KLK6 and aggressive prostate cancer
A recent study published in the Journal of the National Cancer has uncovered new information about the KLK6 gene that is strongly associated with prostate cancer and considered an important first step in understanding a gene that will be as significant as BRCA in breast cancer.
To identify the relevant mutations, Dr. Alexandre Zlotta and colleagues analyzed blood samples of 1,858 men from three cohorts in Canada, the US and Switzerland. The study found that KLK6 gene variants occurred in six to 14 per cent in the population, and that men who carried the mutations had an almost threefold increased risk of aggressive prostate cancer.
Icebreaker used in Nunavik health survey
A team of 40 health care specialists, professionals, laboratory technicians, researchers and interpreters coordinated the Qanuilirpitaa? (‘How are we now?’) Inuit health survey—a seven-week study conducted across Quebec’s remote Nunavik region, which concluded last October. Using the Canadian research icebreaker CCGS Amundsen, the team visited all 14 communities of Nunavik. Slightly more than 1,300 Nunavimmiut aged 16 years and older participated. The survey aimed to document the mental and physical health of randomly chosen residents, as well as associated social and cultural factors. Results are expected to be released by fall 2018.
Source: Nunatsiaq News
Whole genome sequencing & the future of health care
Personal Genome Project Canada has sequenced the entire personal genome of its inaugural participants and had its findings published in CMAJ (Canadian Medical Association Journal). Of the
56 healthy adult participants in the whole genome sequencing study, 14 had genetic variants associated with diseases such as cancer, cardiovascular disease and neurological disease—and 13 were at risk of potentially life threatening adverse drug reactions. All participants had medically relevant findings, including genes for drug reactions, copy number variation of genes involved in mental health, and other genetic alterations that could affect the health of future generations of an affected individual’s family. Given the variety of these relevant findings, PGP Canada anticipate that genomic analysis will likely become a standard component of proactive health care in the foreseeable future.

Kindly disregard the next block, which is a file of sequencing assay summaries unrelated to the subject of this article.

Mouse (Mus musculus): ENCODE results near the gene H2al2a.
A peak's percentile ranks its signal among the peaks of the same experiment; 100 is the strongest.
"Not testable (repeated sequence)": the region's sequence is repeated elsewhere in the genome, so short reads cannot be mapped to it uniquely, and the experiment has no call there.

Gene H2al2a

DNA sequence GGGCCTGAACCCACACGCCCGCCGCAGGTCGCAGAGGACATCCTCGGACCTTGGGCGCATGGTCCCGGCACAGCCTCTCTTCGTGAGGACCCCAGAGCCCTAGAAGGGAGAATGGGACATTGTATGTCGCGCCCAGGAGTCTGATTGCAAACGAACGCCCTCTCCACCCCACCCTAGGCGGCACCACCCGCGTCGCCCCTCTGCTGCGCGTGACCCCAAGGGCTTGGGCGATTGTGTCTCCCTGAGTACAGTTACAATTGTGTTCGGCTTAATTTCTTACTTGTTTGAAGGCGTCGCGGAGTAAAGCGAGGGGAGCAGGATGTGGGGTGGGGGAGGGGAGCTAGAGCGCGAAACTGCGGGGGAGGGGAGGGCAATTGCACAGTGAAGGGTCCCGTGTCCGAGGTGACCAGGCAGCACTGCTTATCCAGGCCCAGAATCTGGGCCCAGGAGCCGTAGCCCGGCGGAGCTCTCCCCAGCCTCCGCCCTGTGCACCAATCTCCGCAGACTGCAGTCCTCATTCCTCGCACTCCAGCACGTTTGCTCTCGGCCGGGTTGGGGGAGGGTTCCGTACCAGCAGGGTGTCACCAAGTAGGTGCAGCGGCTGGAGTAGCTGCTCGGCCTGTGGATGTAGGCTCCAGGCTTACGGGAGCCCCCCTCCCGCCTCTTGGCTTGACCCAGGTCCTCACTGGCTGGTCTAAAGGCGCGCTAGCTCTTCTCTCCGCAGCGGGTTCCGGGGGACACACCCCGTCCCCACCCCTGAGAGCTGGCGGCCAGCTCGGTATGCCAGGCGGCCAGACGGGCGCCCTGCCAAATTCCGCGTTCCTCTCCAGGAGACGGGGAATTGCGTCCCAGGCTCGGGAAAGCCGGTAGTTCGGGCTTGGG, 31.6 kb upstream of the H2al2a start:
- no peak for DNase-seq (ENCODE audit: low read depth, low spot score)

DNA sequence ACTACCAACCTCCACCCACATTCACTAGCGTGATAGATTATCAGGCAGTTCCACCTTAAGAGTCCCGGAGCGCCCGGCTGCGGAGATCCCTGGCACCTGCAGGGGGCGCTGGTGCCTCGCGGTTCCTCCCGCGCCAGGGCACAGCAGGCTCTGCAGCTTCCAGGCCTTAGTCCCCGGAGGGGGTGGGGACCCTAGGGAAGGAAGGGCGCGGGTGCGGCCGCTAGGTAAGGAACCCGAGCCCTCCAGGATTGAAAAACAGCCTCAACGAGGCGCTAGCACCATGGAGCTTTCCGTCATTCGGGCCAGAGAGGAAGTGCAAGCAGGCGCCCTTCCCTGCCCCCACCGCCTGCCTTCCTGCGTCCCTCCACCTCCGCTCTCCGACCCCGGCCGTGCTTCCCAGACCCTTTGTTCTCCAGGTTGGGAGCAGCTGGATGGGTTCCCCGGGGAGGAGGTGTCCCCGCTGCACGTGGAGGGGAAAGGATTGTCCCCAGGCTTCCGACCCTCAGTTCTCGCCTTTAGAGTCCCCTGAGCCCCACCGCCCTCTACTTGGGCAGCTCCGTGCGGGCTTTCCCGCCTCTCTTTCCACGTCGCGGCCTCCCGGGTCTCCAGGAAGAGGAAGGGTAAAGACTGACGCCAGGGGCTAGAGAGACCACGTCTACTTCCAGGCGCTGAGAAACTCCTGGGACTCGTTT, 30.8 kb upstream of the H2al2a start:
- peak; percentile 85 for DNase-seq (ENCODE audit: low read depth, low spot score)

Stealing and binge-eating—oh my!
Roughly 20 per cent of individuals treated with a class of drugs most commonly effective in controlling tremors, stiffness and temporary inability to move develop devastating side effects. These synthetic dopamine drugs, called dopamine agonists, can introduce risky behaviours such as excessive gambling, spending and sexual behaviour, as well as stealing and binge eating.
University of British Columbia behavioural neuroscientist Catharine Winstanley is investigating the link between a protein called GSK3beta, and the impulse-control problems some people develop when taking these drugs. Winstanley’s team is also testing alternative agents such as lithium and new lithium derivatives, which seem to block GSK3beta.
Source: Parkinson Canada
The Canadian Lyme Disease Foundation. Lyme disease is on the rise in Canada. The Canadian Lyme Disease Foundation (CanLyme) was formedto supply the public, including medical professionals, with information on Lyme disease and related conditions. CanLyme aims to provide research funding, and to communicate concerns to government public health agencies about Lyme disease and Borrelia bacteria, which is passed to animals and humans by ticks. Many strains or genospecies of Borrelia can cause Lyme disease, with some strains more virulent than others.
Lyme disease is difficult to diagnose and treat as there are more than 100 symptoms, which vary from person to person. CanLyme advocates for better education to reduce misdiagnosis and facilitate prompt treatment during the early stages of disease, before it progresses.